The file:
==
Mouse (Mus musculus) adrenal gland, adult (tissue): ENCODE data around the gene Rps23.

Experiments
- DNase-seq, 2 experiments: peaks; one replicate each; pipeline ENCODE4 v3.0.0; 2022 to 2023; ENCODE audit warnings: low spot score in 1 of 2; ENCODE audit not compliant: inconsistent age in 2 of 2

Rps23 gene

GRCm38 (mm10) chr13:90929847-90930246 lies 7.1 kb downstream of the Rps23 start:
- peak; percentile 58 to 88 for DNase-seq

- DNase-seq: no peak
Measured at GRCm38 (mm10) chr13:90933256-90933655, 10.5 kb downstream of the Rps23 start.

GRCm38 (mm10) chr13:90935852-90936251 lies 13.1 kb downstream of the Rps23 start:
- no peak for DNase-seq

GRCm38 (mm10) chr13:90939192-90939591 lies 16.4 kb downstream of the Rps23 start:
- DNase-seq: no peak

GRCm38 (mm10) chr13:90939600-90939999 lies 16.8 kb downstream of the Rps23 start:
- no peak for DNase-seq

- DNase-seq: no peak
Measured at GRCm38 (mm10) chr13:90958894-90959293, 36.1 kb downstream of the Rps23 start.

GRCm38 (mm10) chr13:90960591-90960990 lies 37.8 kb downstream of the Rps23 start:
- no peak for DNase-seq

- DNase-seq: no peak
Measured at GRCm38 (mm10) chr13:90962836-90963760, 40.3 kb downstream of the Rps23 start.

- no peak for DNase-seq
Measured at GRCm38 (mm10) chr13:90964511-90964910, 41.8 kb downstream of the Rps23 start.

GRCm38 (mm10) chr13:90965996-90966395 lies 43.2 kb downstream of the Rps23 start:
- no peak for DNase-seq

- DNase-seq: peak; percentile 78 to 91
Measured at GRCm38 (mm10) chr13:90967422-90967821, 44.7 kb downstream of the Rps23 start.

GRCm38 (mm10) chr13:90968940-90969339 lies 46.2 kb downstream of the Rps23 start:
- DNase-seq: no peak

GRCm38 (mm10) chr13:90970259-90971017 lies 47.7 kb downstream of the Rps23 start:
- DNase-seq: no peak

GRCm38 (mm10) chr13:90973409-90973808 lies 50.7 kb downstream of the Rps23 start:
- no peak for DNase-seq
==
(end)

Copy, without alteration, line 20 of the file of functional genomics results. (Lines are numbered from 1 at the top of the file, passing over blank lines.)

Measured at GRCm38 (mm10) chr13:90962836-90963760, 40.3 kb downstream of the Rps23 start.